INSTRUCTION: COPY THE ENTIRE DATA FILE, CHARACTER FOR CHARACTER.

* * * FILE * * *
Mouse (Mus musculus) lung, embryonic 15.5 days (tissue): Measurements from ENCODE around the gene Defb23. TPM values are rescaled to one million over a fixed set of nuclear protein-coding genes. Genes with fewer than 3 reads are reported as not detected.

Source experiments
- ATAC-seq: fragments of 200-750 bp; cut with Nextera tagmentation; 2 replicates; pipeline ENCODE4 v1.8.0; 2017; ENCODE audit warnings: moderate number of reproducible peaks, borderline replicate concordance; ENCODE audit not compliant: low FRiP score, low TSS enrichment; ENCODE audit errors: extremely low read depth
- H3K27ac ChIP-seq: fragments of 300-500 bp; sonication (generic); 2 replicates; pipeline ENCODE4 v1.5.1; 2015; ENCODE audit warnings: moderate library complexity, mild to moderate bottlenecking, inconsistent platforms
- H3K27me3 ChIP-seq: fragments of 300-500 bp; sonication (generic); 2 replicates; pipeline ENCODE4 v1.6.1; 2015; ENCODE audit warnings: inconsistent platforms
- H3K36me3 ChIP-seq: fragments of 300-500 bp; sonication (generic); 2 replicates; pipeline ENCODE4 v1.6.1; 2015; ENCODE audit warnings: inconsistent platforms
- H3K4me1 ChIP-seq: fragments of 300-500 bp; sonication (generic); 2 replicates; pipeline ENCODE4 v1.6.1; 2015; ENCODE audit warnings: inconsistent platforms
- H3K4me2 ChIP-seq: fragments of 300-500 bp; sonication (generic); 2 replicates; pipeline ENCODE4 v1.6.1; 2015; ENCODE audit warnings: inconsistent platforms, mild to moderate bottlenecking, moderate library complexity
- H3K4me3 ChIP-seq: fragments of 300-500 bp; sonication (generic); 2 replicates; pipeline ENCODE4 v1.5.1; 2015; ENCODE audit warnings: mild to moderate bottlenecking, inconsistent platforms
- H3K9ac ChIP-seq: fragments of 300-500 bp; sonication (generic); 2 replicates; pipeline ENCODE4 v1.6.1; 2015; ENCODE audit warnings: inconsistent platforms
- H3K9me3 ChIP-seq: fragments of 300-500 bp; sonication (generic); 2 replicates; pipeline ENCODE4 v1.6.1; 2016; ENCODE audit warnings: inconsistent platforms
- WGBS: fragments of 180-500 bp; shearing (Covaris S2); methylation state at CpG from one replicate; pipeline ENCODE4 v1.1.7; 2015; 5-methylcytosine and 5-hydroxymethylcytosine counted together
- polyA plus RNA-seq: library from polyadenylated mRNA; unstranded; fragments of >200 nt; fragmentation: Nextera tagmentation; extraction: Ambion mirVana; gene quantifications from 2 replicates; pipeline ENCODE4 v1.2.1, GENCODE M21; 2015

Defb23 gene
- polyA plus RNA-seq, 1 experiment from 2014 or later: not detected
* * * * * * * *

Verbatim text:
Mouse (Mus musculus) lung, embryonic 15.5 days (tissue): Measurements from ENCODE around the gene Defb23. TPM values are rescaled to one million over a fixed set of nuclear protein-coding genes. Genes with fewer than 3 reads are reported as not detected.

Source experiments
- ATAC-seq: fragments of 200-750 bp; cut with Nextera tagmentation; 2 replicates; pipeline ENCODE4 v1.8.0; 2017; ENCODE audit warnings: moderate number of reproducible peaks, borderline replicate concordance; ENCODE audit not compliant: low FRiP score, low TSS enrichment; ENCODE audit errors: extremely low read depth
- H3K27ac ChIP-seq: fragments of 300-500 bp; sonication (generic); 2 replicates; pipeline ENCODE4 v1.5.1; 2015; ENCODE audit warnings: moderate library complexity, mild to moderate bottlenecking, inconsistent platforms
- H3K27me3 ChIP-seq: fragments of 300-500 bp; sonication (generic); 2 replicates; pipeline ENCODE4 v1.6.1; 2015; ENCODE audit warnings: inconsistent platforms
- H3K36me3 ChIP-seq: fragments of 300-500 bp; sonication (generic); 2 replicates; pipeline ENCODE4 v1.6.1; 2015; ENCODE audit warnings: inconsistent platforms
- H3K4me1 ChIP-seq: fragments of 300-500 bp; sonication (generic); 2 replicates; pipeline ENCODE4 v1.6.1; 2015; ENCODE audit warnings: inconsistent platforms
- H3K4me2 ChIP-seq: fragments of 300-500 bp; sonication (generic); 2 replicates; pipeline ENCODE4 v1.6.1; 2015; ENCODE audit warnings: inconsistent platforms, mild to moderate bottlenecking, moderate library complexity
- H3K4me3 ChIP-seq: fragments of 300-500 bp; sonication (generic); 2 replicates; pipeline ENCODE4 v1.5.1; 2015; ENCODE audit warnings: mild to moderate bottlenecking, inconsistent platforms
- H3K9ac ChIP-seq: fragments of 300-500 bp; sonication (generic); 2 replicates; pipeline ENCODE4 v1.6.1; 2015; ENCODE audit warnings: inconsistent platforms
- H3K9me3 ChIP-seq: fragments of 300-500 bp; sonication (generic); 2 replicates; pipeline ENCODE4 v1.6.1; 2016; ENCODE audit warnings: inconsistent platforms
- WGBS: fragments of 180-500 bp; shearing (Covaris S2); methylation state at CpG from one replicate; pipeline ENCODE4 v1.1.7; 2015; 5-methylcytosine and 5-hydroxymethylcytosine counted together
- polyA plus RNA-seq: library from polyadenylated mRNA; unstranded; fragments of >200 nt; fragmentation: Nextera tagmentation; extraction: Ambion mirVana; gene quantifications from 2 replicates; pipeline ENCODE4 v1.2.1, GENCODE M21; 2015

Defb23 gene
- polyA plus RNA-seq, 1 experiment from 2014 or later: not detected